Regions like the Northeastern U.S., facing steep declines in snowpack, are at risk of significant economic losses, particularly in states reliant on winter recreation.

Vermont, New York, and New Hampshire, for example, could see their economies suffer as even machine-made snow becomes less feasible due to rising temperatures.

Mankin further highlights the disproportionate impact on vulnerable communities. Lower elevation ski resorts, already grappling with decreasing snow, face accelerated challenges.

Continuation of the trend could lead to the consolidation of skiing activities into larger, more resourced resorts. This shift could have far-reaching consequences on local economies and cultural values.

Decoding snowpack changes with AI

In a world grappling with the effects of global warming, understanding the dynamics of snowpacks is crucial. Gottlieb and Mankin’s study, spanning from 1981 to 2020, delved into the changes in snowpack across 169 river basins in the Northern Hemisphere.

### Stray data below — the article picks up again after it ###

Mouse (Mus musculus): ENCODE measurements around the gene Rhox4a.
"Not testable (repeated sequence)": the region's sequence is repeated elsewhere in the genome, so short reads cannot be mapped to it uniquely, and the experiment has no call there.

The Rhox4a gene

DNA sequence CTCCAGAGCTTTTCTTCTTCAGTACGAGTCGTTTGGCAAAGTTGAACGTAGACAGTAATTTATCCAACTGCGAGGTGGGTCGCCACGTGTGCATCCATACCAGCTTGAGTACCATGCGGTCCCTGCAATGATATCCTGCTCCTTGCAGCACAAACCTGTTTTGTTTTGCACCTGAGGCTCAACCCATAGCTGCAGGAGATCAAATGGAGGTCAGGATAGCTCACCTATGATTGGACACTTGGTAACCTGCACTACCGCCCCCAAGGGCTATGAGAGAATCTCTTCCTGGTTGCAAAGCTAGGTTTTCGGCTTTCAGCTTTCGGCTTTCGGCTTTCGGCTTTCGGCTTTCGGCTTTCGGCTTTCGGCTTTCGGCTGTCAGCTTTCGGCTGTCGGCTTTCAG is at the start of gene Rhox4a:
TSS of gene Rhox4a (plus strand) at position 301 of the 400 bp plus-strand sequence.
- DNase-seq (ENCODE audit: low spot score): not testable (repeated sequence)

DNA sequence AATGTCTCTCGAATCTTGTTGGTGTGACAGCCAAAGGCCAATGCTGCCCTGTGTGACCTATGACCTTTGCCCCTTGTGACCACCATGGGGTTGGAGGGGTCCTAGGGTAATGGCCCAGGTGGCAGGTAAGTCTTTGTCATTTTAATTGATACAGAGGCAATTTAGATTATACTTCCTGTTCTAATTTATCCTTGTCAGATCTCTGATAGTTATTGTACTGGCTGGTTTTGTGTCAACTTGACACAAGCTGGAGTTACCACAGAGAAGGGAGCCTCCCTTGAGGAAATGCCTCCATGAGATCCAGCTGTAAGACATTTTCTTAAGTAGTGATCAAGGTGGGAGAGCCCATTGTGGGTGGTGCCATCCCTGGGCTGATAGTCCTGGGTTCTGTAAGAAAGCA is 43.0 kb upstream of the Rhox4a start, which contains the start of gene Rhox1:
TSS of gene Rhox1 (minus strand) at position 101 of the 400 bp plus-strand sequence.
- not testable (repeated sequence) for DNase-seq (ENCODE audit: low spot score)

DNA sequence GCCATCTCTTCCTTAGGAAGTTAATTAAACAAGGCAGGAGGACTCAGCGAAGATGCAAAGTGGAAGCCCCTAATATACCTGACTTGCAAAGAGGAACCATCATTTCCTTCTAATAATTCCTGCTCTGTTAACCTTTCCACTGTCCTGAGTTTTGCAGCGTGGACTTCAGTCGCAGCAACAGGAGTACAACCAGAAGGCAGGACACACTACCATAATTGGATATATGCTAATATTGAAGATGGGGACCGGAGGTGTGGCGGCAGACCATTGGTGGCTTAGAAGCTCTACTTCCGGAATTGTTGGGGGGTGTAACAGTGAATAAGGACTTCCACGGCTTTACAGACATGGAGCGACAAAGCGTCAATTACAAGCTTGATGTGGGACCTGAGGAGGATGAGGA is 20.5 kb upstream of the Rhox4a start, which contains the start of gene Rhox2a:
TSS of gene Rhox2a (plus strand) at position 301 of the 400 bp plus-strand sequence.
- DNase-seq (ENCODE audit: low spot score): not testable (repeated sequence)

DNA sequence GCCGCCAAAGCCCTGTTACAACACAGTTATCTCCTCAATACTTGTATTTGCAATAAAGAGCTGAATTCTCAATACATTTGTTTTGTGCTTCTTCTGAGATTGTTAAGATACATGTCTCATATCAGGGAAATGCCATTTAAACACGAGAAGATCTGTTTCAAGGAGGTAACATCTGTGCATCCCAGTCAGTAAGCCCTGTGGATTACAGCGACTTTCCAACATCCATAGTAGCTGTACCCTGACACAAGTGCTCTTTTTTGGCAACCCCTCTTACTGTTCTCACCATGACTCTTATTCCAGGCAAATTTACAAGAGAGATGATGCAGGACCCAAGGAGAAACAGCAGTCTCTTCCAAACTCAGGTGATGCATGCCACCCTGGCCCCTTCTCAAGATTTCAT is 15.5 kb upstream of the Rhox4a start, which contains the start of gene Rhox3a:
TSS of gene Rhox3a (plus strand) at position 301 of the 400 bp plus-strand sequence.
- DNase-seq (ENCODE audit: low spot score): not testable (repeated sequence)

Their focus was on how global warming’s influence on temperature and precipitation patterns has transformed these snowpacks. The loss of snowpacks means potentially less meltwater in spring, affecting rivers, streams, soils, ecosystems, and, importantly, people’s access to water.

The researchers employed a machine learning model to analyze a vast array of data. They examined thousands of observations and climate-model experiments, which included snowpack, temperature, precipitation, and runoff data.

This innovative approach allowed them to pinpoint where and how warming has led to snowpack losses. Crucially, it also enabled them to study the complex interplay between temperature and precipitation changes — factors that decrease and increase snowpack thickness, respectively.